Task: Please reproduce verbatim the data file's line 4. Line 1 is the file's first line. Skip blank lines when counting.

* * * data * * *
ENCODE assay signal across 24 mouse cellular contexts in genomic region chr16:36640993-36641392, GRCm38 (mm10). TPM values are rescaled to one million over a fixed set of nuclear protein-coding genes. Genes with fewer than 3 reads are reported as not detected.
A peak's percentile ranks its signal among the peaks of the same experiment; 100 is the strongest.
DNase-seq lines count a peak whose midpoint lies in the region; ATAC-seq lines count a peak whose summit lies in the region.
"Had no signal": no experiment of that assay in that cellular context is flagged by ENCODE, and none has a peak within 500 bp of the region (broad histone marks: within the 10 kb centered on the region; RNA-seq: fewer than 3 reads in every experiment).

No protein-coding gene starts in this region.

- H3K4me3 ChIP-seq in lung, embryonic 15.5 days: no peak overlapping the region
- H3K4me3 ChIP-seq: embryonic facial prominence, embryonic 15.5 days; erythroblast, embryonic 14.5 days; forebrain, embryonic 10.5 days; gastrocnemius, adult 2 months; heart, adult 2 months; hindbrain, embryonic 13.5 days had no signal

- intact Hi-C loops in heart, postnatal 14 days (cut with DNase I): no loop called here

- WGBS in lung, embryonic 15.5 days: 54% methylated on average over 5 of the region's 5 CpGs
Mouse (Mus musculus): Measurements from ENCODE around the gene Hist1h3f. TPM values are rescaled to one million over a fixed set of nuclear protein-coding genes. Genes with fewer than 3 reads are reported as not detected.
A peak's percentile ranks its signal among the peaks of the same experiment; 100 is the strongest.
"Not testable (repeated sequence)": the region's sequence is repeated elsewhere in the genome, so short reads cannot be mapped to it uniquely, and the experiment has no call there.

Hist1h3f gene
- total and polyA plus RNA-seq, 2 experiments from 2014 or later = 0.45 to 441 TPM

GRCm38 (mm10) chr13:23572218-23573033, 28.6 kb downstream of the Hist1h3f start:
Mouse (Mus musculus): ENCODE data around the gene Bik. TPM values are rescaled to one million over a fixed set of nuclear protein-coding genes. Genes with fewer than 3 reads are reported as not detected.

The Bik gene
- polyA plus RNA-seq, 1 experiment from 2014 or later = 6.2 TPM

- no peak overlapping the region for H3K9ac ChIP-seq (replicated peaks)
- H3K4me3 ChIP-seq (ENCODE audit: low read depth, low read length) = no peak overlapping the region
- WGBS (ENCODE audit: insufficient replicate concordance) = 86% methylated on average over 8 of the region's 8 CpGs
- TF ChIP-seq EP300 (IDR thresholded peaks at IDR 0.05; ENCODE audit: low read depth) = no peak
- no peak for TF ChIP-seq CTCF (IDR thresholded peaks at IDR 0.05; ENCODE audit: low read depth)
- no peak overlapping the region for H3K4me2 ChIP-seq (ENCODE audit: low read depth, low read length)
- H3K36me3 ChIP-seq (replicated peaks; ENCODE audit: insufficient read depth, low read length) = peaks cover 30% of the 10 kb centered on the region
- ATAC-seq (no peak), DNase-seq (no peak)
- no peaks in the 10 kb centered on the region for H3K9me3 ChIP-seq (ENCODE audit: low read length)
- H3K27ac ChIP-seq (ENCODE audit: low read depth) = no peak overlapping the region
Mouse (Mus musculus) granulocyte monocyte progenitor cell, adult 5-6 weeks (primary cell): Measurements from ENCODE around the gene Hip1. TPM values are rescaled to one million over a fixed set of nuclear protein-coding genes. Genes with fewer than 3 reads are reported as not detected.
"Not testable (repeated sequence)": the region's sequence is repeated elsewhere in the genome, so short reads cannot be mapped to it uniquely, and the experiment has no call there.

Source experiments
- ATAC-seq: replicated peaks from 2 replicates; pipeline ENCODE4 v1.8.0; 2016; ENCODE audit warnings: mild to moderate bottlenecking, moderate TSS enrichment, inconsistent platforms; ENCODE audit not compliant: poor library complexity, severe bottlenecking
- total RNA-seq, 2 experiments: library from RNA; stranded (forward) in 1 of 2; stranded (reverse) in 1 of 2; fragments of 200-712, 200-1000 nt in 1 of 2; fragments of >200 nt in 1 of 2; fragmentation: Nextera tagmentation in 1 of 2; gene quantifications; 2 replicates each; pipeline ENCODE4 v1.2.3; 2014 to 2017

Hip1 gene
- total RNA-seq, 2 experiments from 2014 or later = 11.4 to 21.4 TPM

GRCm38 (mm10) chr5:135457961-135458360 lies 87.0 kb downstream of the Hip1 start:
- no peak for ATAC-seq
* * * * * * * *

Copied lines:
"Had no signal": no experiment of that assay in that cellular context is flagged by ENCODE, and none has a peak within 500 bp of the region (broad histone marks: within the 10 kb centered on the region; RNA-seq: fewer than 3 reads in every experiment).